All of this makes Iran a tough competitor on its coastline, undoubtedly capable of raising the threshold for U.S. intervention in the Gulf. But it isn’t, ultimately, insurmountable. Iran’s naval potency diminishes sharply with distance and duration. Iran could mine the Strait, restrict commercial traffic and delay entry to U.S. forces while imposing moderate levels of risk in the meantime. However, its sclerotic command and control systems and lack of survivable land-based air-power betray an enduring inability to enforce a close or continuous blockade of the Straits, much less defeat the U.S. Navy in an open, protracted naval war.
No military balance is static, however, and the current extent of Iran’s naval inferiority isn’t necessarily immutable. Over the longer term, two shifts in the geopolitical landscape bode well for continued improvements to Iran’s prospects at sea. First, the emergence of a weak and divided Iraq in the place of a former existential rival is a geostrategic windfall. Historically, the greater salience of defending land borders has been a principal constraint on the development of naval power in countries with both coastlines and contestable continental frontiers – think China or France or Germany. For Iran, that may no longer be the case. With its western continental approaches now largely secure, and furthermore with the situation to it east improving as the U.S. backs out of Afghanistan, Tehran can channel a progressively greater proportion of is defense expenditure into its Navy.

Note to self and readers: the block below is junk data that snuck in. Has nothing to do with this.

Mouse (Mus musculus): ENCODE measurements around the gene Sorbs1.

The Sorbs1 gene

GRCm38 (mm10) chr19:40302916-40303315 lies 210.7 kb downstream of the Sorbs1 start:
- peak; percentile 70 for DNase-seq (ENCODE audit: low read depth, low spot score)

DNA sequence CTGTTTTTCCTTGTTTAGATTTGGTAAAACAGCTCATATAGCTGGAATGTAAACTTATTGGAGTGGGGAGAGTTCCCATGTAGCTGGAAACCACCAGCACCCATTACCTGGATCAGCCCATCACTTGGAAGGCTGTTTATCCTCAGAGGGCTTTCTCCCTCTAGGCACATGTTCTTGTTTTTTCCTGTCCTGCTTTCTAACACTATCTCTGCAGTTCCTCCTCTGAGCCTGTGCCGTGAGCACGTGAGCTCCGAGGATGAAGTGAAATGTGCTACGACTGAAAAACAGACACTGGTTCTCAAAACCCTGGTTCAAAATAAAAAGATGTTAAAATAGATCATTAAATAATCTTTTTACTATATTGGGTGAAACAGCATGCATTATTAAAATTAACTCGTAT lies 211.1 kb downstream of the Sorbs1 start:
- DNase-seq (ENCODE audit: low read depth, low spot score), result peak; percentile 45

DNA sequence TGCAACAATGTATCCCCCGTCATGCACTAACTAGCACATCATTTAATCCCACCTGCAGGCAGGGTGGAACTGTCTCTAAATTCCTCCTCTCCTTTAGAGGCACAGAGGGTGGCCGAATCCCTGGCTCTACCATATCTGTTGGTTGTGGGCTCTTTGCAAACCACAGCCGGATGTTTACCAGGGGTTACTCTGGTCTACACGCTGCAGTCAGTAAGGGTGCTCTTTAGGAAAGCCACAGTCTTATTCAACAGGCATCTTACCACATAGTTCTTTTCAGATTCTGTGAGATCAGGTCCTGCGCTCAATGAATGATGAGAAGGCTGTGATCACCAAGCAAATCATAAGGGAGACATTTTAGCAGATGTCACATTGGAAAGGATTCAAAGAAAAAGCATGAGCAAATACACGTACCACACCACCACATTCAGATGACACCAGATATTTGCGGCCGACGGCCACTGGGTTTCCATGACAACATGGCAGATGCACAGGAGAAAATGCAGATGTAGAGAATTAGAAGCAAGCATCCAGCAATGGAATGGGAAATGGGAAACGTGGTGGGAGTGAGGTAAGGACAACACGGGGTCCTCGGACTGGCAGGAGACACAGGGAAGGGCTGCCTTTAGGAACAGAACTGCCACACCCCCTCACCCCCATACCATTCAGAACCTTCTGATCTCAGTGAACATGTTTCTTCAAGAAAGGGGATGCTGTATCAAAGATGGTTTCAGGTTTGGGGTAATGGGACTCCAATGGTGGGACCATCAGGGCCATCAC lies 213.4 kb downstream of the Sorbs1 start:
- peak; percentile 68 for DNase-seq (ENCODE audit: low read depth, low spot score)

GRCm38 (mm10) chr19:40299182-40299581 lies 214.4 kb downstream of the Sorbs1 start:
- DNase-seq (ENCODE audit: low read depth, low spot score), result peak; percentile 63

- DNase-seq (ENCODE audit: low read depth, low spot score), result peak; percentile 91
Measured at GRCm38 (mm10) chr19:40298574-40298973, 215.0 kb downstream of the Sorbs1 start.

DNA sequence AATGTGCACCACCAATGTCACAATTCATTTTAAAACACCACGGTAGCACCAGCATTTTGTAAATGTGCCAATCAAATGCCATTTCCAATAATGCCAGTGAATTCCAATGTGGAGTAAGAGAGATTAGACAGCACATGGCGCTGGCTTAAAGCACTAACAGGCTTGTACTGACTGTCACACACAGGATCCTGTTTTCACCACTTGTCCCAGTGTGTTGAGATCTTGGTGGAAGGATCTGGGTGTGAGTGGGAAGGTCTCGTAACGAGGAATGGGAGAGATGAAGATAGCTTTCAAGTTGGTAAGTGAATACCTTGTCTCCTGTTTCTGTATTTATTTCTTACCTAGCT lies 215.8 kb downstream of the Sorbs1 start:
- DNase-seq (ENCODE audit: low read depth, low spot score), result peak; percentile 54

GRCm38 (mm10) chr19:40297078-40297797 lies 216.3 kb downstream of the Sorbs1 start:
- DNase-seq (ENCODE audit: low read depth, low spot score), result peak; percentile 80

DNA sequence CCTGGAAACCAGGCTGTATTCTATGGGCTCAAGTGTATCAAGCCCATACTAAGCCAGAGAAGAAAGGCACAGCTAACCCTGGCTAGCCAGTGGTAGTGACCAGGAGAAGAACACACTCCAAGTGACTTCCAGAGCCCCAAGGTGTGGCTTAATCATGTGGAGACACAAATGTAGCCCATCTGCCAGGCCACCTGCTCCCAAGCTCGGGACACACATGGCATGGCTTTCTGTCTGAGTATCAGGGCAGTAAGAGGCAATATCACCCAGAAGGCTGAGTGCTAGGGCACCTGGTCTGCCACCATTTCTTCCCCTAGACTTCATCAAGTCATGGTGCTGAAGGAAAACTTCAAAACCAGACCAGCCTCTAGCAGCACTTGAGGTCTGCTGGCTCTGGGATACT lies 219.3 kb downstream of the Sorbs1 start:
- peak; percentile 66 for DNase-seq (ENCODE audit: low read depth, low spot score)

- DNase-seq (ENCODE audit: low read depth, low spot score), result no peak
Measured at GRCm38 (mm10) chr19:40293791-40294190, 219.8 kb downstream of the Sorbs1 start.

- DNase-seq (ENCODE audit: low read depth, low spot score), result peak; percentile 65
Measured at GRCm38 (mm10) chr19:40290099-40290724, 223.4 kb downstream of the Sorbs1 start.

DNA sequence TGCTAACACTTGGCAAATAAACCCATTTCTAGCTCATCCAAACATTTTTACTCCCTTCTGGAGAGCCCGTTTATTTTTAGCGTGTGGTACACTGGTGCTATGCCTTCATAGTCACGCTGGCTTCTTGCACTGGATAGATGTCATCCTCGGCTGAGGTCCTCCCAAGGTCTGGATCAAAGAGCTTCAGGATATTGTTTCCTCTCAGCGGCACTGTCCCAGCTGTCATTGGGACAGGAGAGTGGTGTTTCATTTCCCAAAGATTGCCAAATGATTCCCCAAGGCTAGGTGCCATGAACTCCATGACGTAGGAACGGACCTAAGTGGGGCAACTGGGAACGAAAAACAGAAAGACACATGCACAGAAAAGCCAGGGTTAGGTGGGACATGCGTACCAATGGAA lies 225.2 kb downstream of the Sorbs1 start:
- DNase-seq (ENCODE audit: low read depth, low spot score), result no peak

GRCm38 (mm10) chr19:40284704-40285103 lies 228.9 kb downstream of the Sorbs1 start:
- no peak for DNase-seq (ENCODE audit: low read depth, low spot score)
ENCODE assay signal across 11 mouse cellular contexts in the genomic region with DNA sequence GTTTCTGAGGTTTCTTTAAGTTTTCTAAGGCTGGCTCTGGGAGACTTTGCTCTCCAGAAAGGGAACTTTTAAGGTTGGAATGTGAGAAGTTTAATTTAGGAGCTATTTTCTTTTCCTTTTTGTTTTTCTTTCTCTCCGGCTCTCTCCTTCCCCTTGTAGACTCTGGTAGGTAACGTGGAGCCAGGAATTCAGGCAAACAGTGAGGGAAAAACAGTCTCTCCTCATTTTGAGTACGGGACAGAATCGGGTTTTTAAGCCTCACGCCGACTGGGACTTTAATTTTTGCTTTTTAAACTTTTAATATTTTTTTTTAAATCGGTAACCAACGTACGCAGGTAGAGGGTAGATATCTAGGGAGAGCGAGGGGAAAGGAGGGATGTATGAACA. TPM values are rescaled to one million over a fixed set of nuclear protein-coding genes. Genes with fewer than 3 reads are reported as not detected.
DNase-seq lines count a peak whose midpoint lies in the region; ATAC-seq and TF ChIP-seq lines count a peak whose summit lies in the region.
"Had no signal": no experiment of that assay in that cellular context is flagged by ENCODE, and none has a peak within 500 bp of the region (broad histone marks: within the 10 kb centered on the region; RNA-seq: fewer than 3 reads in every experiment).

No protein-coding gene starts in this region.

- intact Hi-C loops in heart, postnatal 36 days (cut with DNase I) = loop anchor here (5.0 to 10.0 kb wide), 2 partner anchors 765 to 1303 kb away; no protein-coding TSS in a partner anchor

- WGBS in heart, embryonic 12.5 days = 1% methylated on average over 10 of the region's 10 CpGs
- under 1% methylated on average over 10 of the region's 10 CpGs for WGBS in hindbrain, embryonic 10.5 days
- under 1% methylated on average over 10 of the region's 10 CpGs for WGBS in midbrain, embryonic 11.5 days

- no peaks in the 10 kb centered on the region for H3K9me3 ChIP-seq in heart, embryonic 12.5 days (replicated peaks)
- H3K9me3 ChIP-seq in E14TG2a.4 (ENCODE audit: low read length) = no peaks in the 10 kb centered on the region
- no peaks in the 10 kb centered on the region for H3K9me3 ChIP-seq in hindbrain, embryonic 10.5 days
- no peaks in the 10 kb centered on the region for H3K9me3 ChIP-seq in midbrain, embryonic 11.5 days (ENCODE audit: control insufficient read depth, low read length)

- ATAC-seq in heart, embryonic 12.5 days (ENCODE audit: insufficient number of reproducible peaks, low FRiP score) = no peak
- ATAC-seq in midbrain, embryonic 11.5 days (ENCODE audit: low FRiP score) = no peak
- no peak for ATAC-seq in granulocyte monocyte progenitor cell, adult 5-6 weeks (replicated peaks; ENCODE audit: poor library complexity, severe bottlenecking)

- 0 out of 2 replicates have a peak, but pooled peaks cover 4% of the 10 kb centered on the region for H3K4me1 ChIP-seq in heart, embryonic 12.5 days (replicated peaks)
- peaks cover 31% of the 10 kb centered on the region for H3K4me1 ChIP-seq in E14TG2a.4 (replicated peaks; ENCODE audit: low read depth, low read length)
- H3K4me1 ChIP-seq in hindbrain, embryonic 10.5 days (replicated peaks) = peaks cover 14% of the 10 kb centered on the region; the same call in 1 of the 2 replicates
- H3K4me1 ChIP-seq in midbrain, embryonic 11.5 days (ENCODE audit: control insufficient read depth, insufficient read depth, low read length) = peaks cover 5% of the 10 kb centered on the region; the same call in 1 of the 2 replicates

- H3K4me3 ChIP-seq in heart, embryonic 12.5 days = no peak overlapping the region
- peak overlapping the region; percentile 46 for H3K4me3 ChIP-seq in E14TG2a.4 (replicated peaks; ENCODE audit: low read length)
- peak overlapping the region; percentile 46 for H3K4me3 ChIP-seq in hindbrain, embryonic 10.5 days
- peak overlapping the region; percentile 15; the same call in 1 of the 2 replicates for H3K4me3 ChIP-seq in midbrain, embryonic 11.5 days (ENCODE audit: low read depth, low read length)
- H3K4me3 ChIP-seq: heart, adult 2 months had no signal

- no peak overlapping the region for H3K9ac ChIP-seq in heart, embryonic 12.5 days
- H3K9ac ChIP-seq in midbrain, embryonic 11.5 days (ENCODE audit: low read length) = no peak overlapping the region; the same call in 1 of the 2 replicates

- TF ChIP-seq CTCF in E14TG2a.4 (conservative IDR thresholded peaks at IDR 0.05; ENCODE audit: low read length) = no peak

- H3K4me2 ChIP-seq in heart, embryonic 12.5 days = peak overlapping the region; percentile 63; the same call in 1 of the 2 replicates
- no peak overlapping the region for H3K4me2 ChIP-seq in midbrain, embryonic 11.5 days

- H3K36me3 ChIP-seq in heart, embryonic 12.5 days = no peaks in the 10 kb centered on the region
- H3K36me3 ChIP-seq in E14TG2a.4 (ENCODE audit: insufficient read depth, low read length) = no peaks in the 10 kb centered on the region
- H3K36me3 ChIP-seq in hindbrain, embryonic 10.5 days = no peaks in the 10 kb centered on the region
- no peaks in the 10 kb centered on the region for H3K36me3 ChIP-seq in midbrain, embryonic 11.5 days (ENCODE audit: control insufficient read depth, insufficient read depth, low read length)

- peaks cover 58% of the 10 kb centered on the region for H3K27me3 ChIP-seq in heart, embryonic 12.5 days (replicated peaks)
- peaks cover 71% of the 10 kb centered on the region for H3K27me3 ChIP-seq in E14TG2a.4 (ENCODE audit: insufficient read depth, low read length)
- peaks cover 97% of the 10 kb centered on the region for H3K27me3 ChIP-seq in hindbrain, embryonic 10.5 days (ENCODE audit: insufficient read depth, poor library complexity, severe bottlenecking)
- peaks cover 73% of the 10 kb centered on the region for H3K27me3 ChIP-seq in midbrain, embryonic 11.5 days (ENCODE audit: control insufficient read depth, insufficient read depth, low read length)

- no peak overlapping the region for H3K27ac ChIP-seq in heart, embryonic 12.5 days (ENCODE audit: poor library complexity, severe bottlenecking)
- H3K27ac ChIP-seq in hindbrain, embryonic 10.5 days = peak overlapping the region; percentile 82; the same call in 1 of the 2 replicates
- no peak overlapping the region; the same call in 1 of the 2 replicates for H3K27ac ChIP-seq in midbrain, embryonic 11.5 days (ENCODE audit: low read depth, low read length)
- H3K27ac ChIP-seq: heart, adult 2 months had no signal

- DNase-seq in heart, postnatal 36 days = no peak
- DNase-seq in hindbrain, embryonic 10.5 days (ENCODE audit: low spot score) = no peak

Second, for China, cultivating Iran’s sea-denial capabilities is emerging as the most cost effective means of diluting U.S. primacy in the Gulf. This matters to Beijing because it is profoundly dependent on the sea-lines traversing the Gulf yet unable to reach or secure them with its own navy – and is therefore vulnerable to a distant U.S. blockade. There’s a reason, after all, why a good number of Iran’s anti-ship missiles are already stamped “Made in China.”Enjoying this article? Click here to subscribe for full access. Just $5 a month.
Raoul Heinrichs is Sir Arthur Tange Scholar at the Strategic and Defense Studies Centre, ANU, an editor at the Lowy Institute for International Policy, and Deputy Editor of Pnyx. This article was originally published on the Lowy Interpreter.